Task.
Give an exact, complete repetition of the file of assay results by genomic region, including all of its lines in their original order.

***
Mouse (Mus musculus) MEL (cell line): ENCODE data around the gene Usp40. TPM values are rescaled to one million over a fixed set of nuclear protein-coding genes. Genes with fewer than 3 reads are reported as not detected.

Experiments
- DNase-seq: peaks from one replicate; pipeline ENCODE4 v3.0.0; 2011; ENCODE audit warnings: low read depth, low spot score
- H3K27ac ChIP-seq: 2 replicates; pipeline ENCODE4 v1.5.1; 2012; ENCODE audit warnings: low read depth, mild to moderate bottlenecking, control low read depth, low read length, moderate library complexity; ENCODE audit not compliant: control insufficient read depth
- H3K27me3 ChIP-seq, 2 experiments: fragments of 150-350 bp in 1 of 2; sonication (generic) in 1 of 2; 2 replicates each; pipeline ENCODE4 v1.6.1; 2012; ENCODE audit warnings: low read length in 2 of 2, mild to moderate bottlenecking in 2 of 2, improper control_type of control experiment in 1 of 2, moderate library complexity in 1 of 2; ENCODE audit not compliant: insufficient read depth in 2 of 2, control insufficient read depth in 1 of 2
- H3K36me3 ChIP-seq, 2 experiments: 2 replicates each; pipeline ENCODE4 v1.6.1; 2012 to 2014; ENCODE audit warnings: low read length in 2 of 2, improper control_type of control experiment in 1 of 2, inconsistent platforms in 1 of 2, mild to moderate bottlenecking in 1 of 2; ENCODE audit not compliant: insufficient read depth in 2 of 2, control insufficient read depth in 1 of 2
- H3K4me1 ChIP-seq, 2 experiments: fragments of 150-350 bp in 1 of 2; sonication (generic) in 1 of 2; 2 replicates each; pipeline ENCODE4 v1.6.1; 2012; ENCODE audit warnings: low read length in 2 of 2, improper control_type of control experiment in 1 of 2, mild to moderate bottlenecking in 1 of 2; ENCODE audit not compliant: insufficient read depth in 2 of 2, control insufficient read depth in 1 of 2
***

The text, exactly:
Mouse (Mus musculus) MEL (cell line): ENCODE data around the gene Usp40. TPM values are rescaled to one million over a fixed set of nuclear protein-coding genes. Genes with fewer than 3 reads are reported as not detected.

Experiments
- DNase-seq: peaks from one replicate; pipeline ENCODE4 v3.0.0; 2011; ENCODE audit warnings: low read depth, low spot score
- H3K27ac ChIP-seq: 2 replicates; pipeline ENCODE4 v1.5.1; 2012; ENCODE audit warnings: low read depth, mild to moderate bottlenecking, control low read depth, low read length, moderate library complexity; ENCODE audit not compliant: control insufficient read depth
- H3K27me3 ChIP-seq, 2 experiments: fragments of 150-350 bp in 1 of 2; sonication (generic) in 1 of 2; 2 replicates each; pipeline ENCODE4 v1.6.1; 2012; ENCODE audit warnings: low read length in 2 of 2, mild to moderate bottlenecking in 2 of 2, improper control_type of control experiment in 1 of 2, moderate library complexity in 1 of 2; ENCODE audit not compliant: insufficient read depth in 2 of 2, control insufficient read depth in 1 of 2
- H3K36me3 ChIP-seq, 2 experiments: 2 replicates each; pipeline ENCODE4 v1.6.1; 2012 to 2014; ENCODE audit warnings: low read length in 2 of 2, improper control_type of control experiment in 1 of 2, inconsistent platforms in 1 of 2, mild to moderate bottlenecking in 1 of 2; ENCODE audit not compliant: insufficient read depth in 2 of 2, control insufficient read depth in 1 of 2
- H3K4me1 ChIP-seq, 2 experiments: fragments of 150-350 bp in 1 of 2; sonication (generic) in 1 of 2; 2 replicates each; pipeline ENCODE4 v1.6.1; 2012; ENCODE audit warnings: low read length in 2 of 2, improper control_type of control experiment in 1 of 2, mild to moderate bottlenecking in 1 of 2; ENCODE audit not compliant: insufficient read depth in 2 of 2, control insufficient read depth in 1 of 2